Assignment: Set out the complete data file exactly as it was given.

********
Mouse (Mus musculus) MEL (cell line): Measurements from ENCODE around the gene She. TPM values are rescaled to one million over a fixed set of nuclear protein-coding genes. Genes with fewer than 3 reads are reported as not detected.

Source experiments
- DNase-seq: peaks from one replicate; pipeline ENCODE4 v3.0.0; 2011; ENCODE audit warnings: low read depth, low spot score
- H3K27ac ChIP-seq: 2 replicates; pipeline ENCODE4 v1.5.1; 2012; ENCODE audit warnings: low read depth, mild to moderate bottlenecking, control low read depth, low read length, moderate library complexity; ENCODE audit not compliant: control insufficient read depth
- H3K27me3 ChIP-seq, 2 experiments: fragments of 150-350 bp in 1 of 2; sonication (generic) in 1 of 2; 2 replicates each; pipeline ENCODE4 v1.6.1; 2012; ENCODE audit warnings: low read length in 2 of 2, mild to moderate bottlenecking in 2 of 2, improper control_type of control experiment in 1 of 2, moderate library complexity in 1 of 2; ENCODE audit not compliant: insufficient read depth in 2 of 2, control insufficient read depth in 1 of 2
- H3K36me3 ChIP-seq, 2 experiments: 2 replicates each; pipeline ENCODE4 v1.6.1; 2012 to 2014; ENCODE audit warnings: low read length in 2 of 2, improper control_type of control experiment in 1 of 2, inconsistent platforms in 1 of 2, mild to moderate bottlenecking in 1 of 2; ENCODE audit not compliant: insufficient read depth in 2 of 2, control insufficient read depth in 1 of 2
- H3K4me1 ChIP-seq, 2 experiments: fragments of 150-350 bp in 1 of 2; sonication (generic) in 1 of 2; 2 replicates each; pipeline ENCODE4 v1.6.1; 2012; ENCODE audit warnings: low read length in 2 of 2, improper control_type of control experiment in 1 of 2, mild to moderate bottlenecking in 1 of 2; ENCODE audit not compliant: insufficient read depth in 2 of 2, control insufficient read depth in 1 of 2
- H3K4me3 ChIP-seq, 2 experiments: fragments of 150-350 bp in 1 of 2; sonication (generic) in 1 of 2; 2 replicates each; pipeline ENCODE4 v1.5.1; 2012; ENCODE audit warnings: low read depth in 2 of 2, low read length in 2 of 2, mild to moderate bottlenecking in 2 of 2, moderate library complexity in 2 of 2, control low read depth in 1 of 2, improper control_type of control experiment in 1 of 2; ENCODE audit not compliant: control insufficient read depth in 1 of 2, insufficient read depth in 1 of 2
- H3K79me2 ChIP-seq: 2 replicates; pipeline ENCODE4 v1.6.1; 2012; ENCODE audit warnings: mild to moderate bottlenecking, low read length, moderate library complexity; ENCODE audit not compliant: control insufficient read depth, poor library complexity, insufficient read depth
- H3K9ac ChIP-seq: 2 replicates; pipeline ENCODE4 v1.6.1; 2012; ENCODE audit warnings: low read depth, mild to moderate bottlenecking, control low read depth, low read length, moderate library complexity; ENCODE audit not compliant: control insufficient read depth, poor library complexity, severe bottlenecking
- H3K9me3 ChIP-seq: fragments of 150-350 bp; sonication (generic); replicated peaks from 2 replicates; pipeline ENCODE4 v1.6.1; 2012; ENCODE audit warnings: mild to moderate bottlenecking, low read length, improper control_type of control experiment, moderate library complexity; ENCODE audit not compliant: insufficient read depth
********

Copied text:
Mouse (Mus musculus) MEL (cell line): Measurements from ENCODE around the gene She. TPM values are rescaled to one million over a fixed set of nuclear protein-coding genes. Genes with fewer than 3 reads are reported as not detected.

Source experiments
- DNase-seq: peaks from one replicate; pipeline ENCODE4 v3.0.0; 2011; ENCODE audit warnings: low read depth, low spot score
- H3K27ac ChIP-seq: 2 replicates; pipeline ENCODE4 v1.5.1; 2012; ENCODE audit warnings: low read depth, mild to moderate bottlenecking, control low read depth, low read length, moderate library complexity; ENCODE audit not compliant: control insufficient read depth
- H3K27me3 ChIP-seq, 2 experiments: fragments of 150-350 bp in 1 of 2; sonication (generic) in 1 of 2; 2 replicates each; pipeline ENCODE4 v1.6.1; 2012; ENCODE audit warnings: low read length in 2 of 2, mild to moderate bottlenecking in 2 of 2, improper control_type of control experiment in 1 of 2, moderate library complexity in 1 of 2; ENCODE audit not compliant: insufficient read depth in 2 of 2, control insufficient read depth in 1 of 2
- H3K36me3 ChIP-seq, 2 experiments: 2 replicates each; pipeline ENCODE4 v1.6.1; 2012 to 2014; ENCODE audit warnings: low read length in 2 of 2, improper control_type of control experiment in 1 of 2, inconsistent platforms in 1 of 2, mild to moderate bottlenecking in 1 of 2; ENCODE audit not compliant: insufficient read depth in 2 of 2, control insufficient read depth in 1 of 2
- H3K4me1 ChIP-seq, 2 experiments: fragments of 150-350 bp in 1 of 2; sonication (generic) in 1 of 2; 2 replicates each; pipeline ENCODE4 v1.6.1; 2012; ENCODE audit warnings: low read length in 2 of 2, improper control_type of control experiment in 1 of 2, mild to moderate bottlenecking in 1 of 2; ENCODE audit not compliant: insufficient read depth in 2 of 2, control insufficient read depth in 1 of 2
- H3K4me3 ChIP-seq, 2 experiments: fragments of 150-350 bp in 1 of 2; sonication (generic) in 1 of 2; 2 replicates each; pipeline ENCODE4 v1.5.1; 2012; ENCODE audit warnings: low read depth in 2 of 2, low read length in 2 of 2, mild to moderate bottlenecking in 2 of 2, moderate library complexity in 2 of 2, control low read depth in 1 of 2, improper control_type of control experiment in 1 of 2; ENCODE audit not compliant: control insufficient read depth in 1 of 2, insufficient read depth in 1 of 2
- H3K79me2 ChIP-seq: 2 replicates; pipeline ENCODE4 v1.6.1; 2012; ENCODE audit warnings: mild to moderate bottlenecking, low read length, moderate library complexity; ENCODE audit not compliant: control insufficient read depth, poor library complexity, insufficient read depth
- H3K9ac ChIP-seq: 2 replicates; pipeline ENCODE4 v1.6.1; 2012; ENCODE audit warnings: low read depth, mild to moderate bottlenecking, control low read depth, low read length, moderate library complexity; ENCODE audit not compliant: control insufficient read depth, poor library complexity, severe bottlenecking
- H3K9me3 ChIP-seq: fragments of 150-350 bp; sonication (generic); replicated peaks from 2 replicates; pipeline ENCODE4 v1.6.1; 2012; ENCODE audit warnings: mild to moderate bottlenecking, low read length, improper control_type of control experiment, moderate library complexity; ENCODE audit not compliant: insufficient read depth